Government criticised for funding secrecy
Every childcare business knows that rising costs are a fact of life, whether it’s day to day groceries and supplies, administration and admin fees or staff wages, making sure ends meet is a daily concern for many providers. The problem is complicated by the sector’s increased reliance on government subsidised childcare, which cannot legally be topped up. As a result, if the sums paid by local authorities do not rise with costs, childcare providers can be left out of pocket.
This year, the government has increased the childcare budget in England by £44 million, which it claims is sufficient to cover the increase to the minimum wage which took effect in April. Since the minimum wage increase is also mandated by the government, this seems only fair. Children’s Minister, Vicky Ford, promised that the government would provide its calculations. However, when the Early Years Alliance filed a Freedom of Information Request for the details, the government refused to comply. In response the Alliance has now filed a complaint with the ICO.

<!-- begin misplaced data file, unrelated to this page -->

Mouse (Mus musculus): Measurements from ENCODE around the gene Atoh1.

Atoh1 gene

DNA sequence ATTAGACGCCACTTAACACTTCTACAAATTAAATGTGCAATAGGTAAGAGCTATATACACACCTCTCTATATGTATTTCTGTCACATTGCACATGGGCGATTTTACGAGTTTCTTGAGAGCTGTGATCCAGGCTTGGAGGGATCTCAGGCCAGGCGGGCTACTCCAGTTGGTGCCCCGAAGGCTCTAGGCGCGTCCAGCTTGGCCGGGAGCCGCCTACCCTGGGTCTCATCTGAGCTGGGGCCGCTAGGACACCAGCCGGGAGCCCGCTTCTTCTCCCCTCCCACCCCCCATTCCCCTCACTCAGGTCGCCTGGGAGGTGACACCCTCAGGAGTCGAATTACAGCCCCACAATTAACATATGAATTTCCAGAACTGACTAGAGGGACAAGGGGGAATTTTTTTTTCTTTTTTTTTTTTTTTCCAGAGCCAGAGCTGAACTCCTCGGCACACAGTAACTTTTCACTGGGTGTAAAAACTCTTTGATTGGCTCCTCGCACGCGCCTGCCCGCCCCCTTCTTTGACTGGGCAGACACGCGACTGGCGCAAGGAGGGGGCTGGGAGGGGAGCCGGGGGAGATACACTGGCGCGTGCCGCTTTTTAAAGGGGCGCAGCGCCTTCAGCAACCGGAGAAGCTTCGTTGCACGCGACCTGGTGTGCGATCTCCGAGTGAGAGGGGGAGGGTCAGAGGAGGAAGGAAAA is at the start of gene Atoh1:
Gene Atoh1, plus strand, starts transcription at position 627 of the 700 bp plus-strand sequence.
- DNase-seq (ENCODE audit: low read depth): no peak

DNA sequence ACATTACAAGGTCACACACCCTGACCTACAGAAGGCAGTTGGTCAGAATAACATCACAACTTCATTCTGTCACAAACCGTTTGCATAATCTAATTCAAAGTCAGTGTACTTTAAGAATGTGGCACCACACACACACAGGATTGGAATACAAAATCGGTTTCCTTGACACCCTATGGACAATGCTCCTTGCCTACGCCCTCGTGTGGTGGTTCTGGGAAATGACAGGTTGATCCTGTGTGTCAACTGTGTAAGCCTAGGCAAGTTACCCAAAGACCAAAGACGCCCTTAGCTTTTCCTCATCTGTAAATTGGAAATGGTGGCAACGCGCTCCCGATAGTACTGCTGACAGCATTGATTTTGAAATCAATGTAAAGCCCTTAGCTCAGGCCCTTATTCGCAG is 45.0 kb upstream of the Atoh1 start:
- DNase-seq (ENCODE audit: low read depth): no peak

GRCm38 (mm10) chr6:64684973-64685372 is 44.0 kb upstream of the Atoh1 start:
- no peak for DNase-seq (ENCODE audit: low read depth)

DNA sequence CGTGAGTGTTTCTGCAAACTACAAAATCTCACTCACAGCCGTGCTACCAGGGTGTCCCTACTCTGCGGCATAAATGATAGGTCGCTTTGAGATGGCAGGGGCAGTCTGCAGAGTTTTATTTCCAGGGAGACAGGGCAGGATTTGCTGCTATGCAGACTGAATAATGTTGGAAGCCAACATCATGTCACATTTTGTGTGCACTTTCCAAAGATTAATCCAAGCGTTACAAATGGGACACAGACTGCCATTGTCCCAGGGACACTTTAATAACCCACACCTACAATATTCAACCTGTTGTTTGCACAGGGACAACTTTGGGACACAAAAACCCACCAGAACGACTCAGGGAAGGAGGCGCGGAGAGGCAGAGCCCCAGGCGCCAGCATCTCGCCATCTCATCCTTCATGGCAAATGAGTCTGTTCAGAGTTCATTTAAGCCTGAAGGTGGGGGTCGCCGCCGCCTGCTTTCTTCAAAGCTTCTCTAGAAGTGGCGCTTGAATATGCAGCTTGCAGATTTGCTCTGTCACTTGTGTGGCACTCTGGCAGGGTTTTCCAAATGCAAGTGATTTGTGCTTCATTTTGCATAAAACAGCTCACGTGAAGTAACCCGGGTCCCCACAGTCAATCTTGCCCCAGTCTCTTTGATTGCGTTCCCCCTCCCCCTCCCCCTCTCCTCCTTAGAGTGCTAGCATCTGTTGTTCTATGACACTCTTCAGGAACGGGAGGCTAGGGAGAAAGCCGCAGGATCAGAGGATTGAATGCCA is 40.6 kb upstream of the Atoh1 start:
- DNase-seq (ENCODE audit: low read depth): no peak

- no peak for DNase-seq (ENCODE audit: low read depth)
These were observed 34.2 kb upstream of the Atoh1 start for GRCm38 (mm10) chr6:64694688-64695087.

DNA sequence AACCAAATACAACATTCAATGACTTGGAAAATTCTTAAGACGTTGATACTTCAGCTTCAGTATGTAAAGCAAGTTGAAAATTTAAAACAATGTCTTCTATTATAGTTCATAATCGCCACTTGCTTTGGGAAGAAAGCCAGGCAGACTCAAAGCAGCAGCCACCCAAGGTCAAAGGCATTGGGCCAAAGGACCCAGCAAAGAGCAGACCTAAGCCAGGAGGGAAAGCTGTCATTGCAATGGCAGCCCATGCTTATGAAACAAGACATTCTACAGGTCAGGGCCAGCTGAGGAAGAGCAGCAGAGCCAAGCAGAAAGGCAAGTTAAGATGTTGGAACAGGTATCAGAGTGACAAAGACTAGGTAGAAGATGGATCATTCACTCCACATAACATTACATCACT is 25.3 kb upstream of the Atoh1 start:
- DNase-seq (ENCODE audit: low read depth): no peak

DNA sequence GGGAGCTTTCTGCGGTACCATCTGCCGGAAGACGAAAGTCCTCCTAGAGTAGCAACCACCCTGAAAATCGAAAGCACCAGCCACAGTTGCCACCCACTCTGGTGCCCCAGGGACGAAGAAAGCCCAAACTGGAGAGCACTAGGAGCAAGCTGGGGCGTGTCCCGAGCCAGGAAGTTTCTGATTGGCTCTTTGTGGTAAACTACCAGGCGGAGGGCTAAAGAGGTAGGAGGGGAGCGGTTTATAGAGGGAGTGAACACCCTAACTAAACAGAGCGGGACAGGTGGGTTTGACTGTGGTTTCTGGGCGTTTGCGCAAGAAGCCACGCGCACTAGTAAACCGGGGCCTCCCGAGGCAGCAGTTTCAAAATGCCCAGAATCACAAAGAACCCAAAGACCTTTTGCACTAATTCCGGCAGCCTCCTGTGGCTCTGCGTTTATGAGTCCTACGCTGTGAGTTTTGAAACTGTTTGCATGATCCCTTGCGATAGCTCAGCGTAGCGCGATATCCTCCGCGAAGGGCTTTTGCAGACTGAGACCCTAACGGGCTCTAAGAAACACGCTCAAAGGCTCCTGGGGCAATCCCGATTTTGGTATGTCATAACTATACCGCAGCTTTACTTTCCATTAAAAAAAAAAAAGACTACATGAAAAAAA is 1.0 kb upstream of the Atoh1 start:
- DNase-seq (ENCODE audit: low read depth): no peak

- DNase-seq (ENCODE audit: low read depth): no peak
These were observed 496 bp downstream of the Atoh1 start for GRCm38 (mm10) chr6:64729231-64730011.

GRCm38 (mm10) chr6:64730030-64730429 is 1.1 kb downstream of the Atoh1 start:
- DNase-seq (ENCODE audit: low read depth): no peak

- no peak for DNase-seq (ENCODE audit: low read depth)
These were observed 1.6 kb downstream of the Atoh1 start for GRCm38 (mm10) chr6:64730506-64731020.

The Department for Education has said that it will publish the document in question and will consider the Alliance’s appeal. It also maintains that the rise, which it says equates to 8p an hour for the 2-year-old entitlement and 6p per hour – for the vast majority of areas – for the 3 and 4 year old entitlement, is more than enough to cover the increase in wages. However, many in the sector are critical and question why the calculations behind this decision are still being kept under wraps.